If you’re interested in adding linear rails to your Ender 3 S1, I recommend finding a project or kit online and following that person’s steps as the process is a bit difficult. But, if it helps, here is a 3D printable Y-axis rail bracket that’s compatible with the Ender 3 S1.
One of the best features of the Ender 3 S1 is its spring steel PEI build plate. This bad boy is flexible, magnetic, and has a textured surface finish coated in PEI to make both part adhesion and print removal super easy. But, if you’re looking to print models with a super smooth bottom, then you might want to consider switching to a glass build plate.
While a glass build plate isn’t flexible or magnetic like the Ender 3 S1’s stock build plate, it has a super smooth surface finish. Because of this, any models printed on a glass bed will have a glossy and smooth bottom.
Plus, a glass build plate is a very easy upgrade for the Ender 3 S1, and you can use any glass bed that matches the machine’s 235 x 235 mm bed area.
Vibrations are a 3D printing enthusiasts worst nightmare. The more vibrations your 3D printer absorbs, the more likely your 3D prints are to experienced ringing and other quality issues. Squash ball feet are a great way to dampen the vibrations on your 3D printer to prevent ringing from occurring.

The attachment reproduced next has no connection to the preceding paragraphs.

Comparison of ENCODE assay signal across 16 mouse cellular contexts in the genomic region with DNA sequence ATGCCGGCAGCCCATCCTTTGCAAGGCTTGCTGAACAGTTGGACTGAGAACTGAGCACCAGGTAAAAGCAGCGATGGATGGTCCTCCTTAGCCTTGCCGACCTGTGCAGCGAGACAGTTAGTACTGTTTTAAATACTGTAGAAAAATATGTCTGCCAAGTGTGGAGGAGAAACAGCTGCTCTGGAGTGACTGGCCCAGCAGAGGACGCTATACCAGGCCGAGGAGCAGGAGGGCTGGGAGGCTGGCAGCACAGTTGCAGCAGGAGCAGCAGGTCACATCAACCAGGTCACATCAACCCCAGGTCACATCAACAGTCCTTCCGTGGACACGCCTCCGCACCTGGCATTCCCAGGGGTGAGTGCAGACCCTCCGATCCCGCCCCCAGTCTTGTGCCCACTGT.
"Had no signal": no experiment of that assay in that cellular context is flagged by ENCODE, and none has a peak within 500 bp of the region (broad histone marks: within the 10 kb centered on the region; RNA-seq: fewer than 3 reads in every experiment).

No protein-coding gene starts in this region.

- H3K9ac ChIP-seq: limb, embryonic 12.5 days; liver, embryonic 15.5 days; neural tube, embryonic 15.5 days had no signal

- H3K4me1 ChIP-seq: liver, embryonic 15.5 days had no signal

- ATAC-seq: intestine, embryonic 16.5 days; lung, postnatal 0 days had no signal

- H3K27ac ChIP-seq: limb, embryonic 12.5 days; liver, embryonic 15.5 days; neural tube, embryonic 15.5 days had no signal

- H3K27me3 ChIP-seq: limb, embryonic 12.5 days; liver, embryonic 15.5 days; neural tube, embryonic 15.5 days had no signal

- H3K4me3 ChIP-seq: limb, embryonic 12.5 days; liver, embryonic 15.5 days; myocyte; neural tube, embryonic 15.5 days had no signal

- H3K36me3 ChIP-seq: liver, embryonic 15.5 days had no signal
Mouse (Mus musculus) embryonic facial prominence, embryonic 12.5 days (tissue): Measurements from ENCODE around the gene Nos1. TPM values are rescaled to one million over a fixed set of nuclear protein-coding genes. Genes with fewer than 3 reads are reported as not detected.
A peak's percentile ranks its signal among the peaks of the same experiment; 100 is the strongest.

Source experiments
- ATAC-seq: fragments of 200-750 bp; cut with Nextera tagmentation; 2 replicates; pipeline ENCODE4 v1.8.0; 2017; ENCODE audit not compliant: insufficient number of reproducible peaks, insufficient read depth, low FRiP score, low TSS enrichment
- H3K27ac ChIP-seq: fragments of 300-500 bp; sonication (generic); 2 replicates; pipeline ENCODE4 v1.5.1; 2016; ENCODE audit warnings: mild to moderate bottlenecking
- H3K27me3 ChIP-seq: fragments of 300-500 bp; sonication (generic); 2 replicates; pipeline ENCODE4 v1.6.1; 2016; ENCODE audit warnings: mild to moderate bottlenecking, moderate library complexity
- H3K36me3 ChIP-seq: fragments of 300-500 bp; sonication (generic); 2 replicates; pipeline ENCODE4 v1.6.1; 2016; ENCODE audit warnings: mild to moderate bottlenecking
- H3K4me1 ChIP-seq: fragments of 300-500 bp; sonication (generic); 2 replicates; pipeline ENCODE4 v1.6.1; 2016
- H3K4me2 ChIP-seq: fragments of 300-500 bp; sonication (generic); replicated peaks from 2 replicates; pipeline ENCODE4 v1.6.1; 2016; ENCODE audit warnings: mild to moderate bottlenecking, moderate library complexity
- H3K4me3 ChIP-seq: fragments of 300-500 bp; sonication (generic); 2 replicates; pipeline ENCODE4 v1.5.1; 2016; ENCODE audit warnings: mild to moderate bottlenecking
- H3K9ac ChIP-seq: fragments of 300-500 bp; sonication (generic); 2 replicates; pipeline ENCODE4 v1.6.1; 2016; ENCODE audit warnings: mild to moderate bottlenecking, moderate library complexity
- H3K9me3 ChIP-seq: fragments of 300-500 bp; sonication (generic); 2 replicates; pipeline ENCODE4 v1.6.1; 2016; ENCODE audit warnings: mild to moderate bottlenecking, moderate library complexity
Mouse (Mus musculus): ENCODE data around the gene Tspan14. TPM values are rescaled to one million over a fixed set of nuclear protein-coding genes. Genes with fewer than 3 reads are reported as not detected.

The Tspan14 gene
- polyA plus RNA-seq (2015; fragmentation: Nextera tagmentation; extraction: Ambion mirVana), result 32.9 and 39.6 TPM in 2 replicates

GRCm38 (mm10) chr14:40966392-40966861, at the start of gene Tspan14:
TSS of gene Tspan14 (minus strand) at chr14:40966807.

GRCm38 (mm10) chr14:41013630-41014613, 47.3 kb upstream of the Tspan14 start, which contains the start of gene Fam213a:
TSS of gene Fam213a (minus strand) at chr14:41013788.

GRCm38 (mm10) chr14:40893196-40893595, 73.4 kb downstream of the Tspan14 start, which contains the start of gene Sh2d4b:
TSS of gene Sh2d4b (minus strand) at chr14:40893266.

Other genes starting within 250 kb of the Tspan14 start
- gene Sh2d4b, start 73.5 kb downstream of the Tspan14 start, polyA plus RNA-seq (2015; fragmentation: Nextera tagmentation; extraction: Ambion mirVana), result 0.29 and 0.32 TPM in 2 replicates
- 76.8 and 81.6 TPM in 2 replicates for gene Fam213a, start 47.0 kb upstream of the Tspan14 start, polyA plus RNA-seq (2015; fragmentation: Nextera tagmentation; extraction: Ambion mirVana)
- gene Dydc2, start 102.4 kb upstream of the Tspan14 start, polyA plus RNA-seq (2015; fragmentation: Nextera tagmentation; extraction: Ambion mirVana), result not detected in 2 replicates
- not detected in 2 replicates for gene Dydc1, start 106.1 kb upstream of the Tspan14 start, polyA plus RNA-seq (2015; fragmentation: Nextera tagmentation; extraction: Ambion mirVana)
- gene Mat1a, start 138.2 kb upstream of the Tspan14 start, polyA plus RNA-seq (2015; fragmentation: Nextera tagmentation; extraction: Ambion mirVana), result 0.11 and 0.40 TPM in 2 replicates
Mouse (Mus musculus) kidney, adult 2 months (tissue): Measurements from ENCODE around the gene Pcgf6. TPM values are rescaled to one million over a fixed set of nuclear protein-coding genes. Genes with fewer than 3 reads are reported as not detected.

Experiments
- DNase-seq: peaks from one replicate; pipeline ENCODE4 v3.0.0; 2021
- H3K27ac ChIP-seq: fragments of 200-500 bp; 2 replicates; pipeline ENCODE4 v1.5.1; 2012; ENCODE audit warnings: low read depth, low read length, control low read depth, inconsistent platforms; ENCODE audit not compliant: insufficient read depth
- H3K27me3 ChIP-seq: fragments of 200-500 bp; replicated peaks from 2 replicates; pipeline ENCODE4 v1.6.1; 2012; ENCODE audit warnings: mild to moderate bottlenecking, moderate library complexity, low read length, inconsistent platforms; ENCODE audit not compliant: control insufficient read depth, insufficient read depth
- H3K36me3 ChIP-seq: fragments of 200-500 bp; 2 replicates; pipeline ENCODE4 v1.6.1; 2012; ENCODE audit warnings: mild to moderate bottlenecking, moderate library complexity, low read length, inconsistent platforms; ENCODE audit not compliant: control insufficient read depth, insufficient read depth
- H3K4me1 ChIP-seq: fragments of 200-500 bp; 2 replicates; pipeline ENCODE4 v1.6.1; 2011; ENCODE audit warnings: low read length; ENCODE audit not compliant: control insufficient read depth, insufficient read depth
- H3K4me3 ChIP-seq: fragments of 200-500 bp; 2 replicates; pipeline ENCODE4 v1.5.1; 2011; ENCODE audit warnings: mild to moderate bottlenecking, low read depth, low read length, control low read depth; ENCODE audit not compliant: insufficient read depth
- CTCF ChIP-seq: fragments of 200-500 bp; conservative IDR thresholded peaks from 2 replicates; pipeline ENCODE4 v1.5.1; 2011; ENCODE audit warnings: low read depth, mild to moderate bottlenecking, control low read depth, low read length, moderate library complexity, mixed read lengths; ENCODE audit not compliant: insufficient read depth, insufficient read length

The Ender 3 S1, like most printers nowadays, comes with rubber feet meant to prevent excessive vibrations. However, if you’ve ever used a Creality 3D printer, then you probably know how bad of a job these rubber slabs do.
Squash balls make for the perfect vibration dampener because of the special rubber compound they are made of. Plus, you can very easily attach squash balls to the feet of your Ender 3 S1 or other printer using a 3D printed holder, such as this free one.
Next, a filament roller is a small pulley-like mechanism that ensures that filament is flowing fluidly to the printer’s extruder and isn’t getting tangled. This specific project is meant to attach to the filament runout sensor and uses a bearing to ensure the inserted filament flows smoothly.
The project involves a 22-mm bearing (skateboard bearing), a few 3D printable parts, and a couple of common screws. Plus, assembling the mechanism should be very simple and the designer ever provided some instructions on the project page.
So, if you want a little upgrade to your Ender 3 S1 that will make sure that your filament isn’t getting stuck anywhere, then this filament roller guide project is a great option!
10. Extra: Firmware Upgrade
Although not a physical modification, upgrading your Ender 3 S1’s firmware is another surefire way to improve the machine’s printing performance and usability.
If you’re unfamiliar with the term, firmware refers to the program that runs on the printer’s motherboard that’s responsible for telling the motors, sensors, and other connected hardware how to operate. Often overlooked, the firmware can significantly impact the quality of prints.
To ensure you’re using the best, most stable firmware, you can download the compatible firmware package from Creality’s download page. The firmware available here will be very stable, meaning errors and glitches are unlikely.